Growing up around so much beauty undoubtedly helped Isham’s sense of style as well as instructing her on the elusive art of relaxation. “Part of it is the need to return to a sense of elegance. We are all in such a rush and don’t really take time to sit down and have a nice meal or really nourish all those personal moments with friends in the way we used to.”

For all of her low-key demeanor, Isham was exposed to a rare and disappearing world from an early age. She remembers safari trips to Africa with her father, a professional hunter, where she would sit cross-legged by the fire, listening to the stories told by real-life Denys Finch-Hattons of their great game hunts in the 1950s and ’60s. Men who, despite contracting vicious tropical diseases, would return to Africa year after year. Summers, when not in Newport, were spent in enormous European houses with families who now struggle to keep their estates up and running. All of these experiences shaped Isham’s eye, but it was the glamorous women in her family who remain in her mind when she’s designing.

Isham’s sense of hospitality and living well comes from her upbringing. Her grandfather George W. Crawford was the founder and chairman of the Columbia Gas and Electric Company, and her great-grandfather Robert Warmack was a founder and chairman of the International Shoe Company. Her Southern grandmother, Annie Laurie Aitken, used to travel to Paris for months at a time and would even move her furniture into her suite at Le Meurice. “She believed in making people comfortable and having them feel at home.”

Her Southern charm and sensibility percolated down to Isham. “I think your eye is formed at a young age, so I was just lucky to be surrounded by beautiful things. You might look at a piece of furniture and not know who the maker is, but you will understand that it’s beautiful. You develop visually that way.”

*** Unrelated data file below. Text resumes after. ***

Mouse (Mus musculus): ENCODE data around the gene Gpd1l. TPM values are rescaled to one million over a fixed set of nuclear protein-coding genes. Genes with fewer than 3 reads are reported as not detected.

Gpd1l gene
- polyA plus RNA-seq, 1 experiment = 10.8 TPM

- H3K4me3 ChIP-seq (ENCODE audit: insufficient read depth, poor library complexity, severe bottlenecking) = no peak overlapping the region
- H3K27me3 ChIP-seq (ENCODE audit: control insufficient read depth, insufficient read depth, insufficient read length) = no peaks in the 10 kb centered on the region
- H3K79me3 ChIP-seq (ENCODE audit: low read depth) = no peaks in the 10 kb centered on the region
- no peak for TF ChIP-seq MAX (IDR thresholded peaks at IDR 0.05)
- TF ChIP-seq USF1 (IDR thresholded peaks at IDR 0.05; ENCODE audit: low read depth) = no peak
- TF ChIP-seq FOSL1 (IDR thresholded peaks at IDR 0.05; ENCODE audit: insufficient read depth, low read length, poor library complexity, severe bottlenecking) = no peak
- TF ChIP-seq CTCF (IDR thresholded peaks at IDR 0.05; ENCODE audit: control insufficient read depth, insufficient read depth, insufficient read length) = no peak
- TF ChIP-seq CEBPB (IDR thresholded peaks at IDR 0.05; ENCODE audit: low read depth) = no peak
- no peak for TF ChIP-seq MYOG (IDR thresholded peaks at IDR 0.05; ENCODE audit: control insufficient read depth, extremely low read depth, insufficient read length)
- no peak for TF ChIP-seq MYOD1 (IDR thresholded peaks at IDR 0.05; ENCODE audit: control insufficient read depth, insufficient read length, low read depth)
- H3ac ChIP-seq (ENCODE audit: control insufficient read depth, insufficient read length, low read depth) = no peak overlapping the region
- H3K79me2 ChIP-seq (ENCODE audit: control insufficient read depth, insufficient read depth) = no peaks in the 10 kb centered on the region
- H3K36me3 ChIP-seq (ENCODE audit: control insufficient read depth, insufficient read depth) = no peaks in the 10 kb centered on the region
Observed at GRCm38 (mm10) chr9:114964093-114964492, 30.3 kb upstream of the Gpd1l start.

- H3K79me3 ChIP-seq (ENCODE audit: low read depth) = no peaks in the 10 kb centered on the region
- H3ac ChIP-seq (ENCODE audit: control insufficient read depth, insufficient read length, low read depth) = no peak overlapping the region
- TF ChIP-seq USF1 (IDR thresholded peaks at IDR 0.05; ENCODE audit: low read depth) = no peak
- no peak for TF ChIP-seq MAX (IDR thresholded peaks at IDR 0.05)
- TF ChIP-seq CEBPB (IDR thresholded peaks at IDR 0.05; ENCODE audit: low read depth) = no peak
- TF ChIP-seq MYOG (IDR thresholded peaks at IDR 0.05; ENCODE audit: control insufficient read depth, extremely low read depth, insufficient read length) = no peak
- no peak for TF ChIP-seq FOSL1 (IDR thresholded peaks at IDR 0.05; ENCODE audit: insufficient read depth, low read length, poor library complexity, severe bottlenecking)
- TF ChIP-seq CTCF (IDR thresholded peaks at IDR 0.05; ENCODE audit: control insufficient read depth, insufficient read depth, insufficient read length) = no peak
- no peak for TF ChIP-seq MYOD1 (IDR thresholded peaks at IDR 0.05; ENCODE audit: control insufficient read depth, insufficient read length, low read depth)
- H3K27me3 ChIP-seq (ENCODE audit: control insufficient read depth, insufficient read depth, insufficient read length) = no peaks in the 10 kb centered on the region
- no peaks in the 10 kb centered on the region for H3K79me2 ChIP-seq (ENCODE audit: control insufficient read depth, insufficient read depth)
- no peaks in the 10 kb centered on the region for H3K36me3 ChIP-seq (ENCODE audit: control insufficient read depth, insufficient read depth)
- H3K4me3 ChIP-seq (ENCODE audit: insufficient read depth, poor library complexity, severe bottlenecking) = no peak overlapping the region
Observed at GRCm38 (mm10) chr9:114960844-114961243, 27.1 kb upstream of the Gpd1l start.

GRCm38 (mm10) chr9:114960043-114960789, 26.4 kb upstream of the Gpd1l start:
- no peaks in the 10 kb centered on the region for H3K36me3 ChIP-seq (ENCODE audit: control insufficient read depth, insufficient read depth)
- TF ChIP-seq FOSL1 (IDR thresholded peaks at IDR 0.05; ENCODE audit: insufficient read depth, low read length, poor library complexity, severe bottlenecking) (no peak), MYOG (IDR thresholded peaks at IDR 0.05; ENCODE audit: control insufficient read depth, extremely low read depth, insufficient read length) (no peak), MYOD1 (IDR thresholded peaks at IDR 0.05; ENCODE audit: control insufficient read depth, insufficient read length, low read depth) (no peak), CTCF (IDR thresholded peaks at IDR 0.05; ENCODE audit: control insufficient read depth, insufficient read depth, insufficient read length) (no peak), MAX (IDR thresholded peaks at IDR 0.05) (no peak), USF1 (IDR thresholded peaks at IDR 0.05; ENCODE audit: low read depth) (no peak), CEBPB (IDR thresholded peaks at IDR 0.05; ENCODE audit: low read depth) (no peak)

Her ancestors are unquestionably illustrious, but in keeping with modern times, Isham has moved away from using cooks and butlers because she prefers a simpler existence with her husband of 27 years, Ralph Isham. Together with their four children (two from her previous marriage, one from his and one together) they are a down-to-earth blended family very much in keeping with the 21st century.

In the midst of her newfound fun, Isham is also giving back part of the proceeds to a charitable cause she believes in wholeheartedly. Years ago, Isham and her brother, Alexander, founded the National Center for Victims of Crime (NCVC) and Isham feels strongly about giving back to people without a voice. Part of the proceeds from sales will go to fight crimes against women particularly victims of sexual assault on college campuses.

This charitable aspect of her work is all part of a holistic approach that Isham is taking to her brand. She’s given a lot of thought to the way the website will work. Isham is developing a travelogue to address not only who will wear her clothes but where her customers will wear them. “I wear my clothes on vacation. I thought it would be fun to have a little section on different islands. Where do you go? What are the insider tips? Where do you rent a house?” She will include an inspiration board and collaborate with jewelers like London-based Annie
Summers, whose line of individual pieces works well with Isham’s line. The younger generation is interested too and gives her a lot of advice, and her daughter Sunny has been a huge help with social media.

As for placement, Isham will sell strictly online at first and then hopefully in all the top resort shops. As our time is nearing an end (and my drink woefully done) I want to know if the experience of talking about her family and even dealing with the press has been cathartic for her. She turns to me as we walk out of the hotel and simply says, “You know, it’s just been really nice to remember my mom this way, in all her beauty and elegance.”